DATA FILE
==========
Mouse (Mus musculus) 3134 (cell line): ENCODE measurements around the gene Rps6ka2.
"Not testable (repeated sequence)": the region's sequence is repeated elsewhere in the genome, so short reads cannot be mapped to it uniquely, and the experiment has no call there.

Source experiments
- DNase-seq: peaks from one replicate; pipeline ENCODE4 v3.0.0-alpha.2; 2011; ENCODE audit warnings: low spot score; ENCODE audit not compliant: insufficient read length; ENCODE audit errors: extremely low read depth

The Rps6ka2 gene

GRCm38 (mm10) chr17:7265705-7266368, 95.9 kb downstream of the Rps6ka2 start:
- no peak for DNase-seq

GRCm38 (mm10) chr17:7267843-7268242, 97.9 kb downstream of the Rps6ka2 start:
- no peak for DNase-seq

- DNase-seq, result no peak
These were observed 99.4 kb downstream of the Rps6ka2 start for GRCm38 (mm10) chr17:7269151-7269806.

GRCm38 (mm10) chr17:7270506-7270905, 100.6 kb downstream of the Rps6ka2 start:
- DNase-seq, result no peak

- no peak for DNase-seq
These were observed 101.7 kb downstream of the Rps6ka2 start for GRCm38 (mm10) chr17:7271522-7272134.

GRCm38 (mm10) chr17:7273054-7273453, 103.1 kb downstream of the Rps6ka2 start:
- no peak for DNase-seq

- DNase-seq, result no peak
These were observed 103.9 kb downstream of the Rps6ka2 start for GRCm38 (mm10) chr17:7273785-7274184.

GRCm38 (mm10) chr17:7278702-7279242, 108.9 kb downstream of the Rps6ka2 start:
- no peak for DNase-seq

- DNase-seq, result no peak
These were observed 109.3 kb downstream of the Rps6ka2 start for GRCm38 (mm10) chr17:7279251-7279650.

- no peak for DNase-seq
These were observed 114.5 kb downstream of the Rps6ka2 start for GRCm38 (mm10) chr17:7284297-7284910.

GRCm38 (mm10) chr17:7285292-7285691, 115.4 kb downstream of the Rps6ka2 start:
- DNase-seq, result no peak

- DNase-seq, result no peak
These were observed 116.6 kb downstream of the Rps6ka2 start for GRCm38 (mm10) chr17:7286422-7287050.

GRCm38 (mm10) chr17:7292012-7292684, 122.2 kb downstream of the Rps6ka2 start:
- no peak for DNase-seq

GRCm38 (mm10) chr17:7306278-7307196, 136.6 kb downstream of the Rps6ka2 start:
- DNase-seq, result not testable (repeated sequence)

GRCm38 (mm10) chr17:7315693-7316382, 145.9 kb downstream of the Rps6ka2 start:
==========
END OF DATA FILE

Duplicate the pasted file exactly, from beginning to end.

Mouse (Mus musculus) 3134 (cell line): ENCODE measurements around the gene Rps6ka2.
"Not testable (repeated sequence)": the region's sequence is repeated elsewhere in the genome, so short reads cannot be mapped to it uniquely, and the experiment has no call there.

Source experiments
- DNase-seq: peaks from one replicate; pipeline ENCODE4 v3.0.0-alpha.2; 2011; ENCODE audit warnings: low spot score; ENCODE audit not compliant: insufficient read length; ENCODE audit errors: extremely low read depth

The Rps6ka2 gene

GRCm38 (mm10) chr17:7265705-7266368, 95.9 kb downstream of the Rps6ka2 start:
- no peak for DNase-seq

GRCm38 (mm10) chr17:7267843-7268242, 97.9 kb downstream of the Rps6ka2 start:
- no peak for DNase-seq

- DNase-seq, result no peak
These were observed 99.4 kb downstream of the Rps6ka2 start for GRCm38 (mm10) chr17:7269151-7269806.

GRCm38 (mm10) chr17:7270506-7270905, 100.6 kb downstream of the Rps6ka2 start:
- DNase-seq, result no peak

- no peak for DNase-seq
These were observed 101.7 kb downstream of the Rps6ka2 start for GRCm38 (mm10) chr17:7271522-7272134.

GRCm38 (mm10) chr17:7273054-7273453, 103.1 kb downstream of the Rps6ka2 start:
- no peak for DNase-seq

- DNase-seq, result no peak
These were observed 103.9 kb downstream of the Rps6ka2 start for GRCm38 (mm10) chr17:7273785-7274184.

GRCm38 (mm10) chr17:7278702-7279242, 108.9 kb downstream of the Rps6ka2 start:
- no peak for DNase-seq

- DNase-seq, result no peak
These were observed 109.3 kb downstream of the Rps6ka2 start for GRCm38 (mm10) chr17:7279251-7279650.

- no peak for DNase-seq
These were observed 114.5 kb downstream of the Rps6ka2 start for GRCm38 (mm10) chr17:7284297-7284910.

GRCm38 (mm10) chr17:7285292-7285691, 115.4 kb downstream of the Rps6ka2 start:
- DNase-seq, result no peak

- DNase-seq, result no peak
These were observed 116.6 kb downstream of the Rps6ka2 start for GRCm38 (mm10) chr17:7286422-7287050.

GRCm38 (mm10) chr17:7292012-7292684, 122.2 kb downstream of the Rps6ka2 start:
- no peak for DNase-seq

GRCm38 (mm10) chr17:7306278-7307196, 136.6 kb downstream of the Rps6ka2 start:
- DNase-seq, result not testable (repeated sequence)

GRCm38 (mm10) chr17:7315693-7316382, 145.9 kb downstream of the Rps6ka2 start: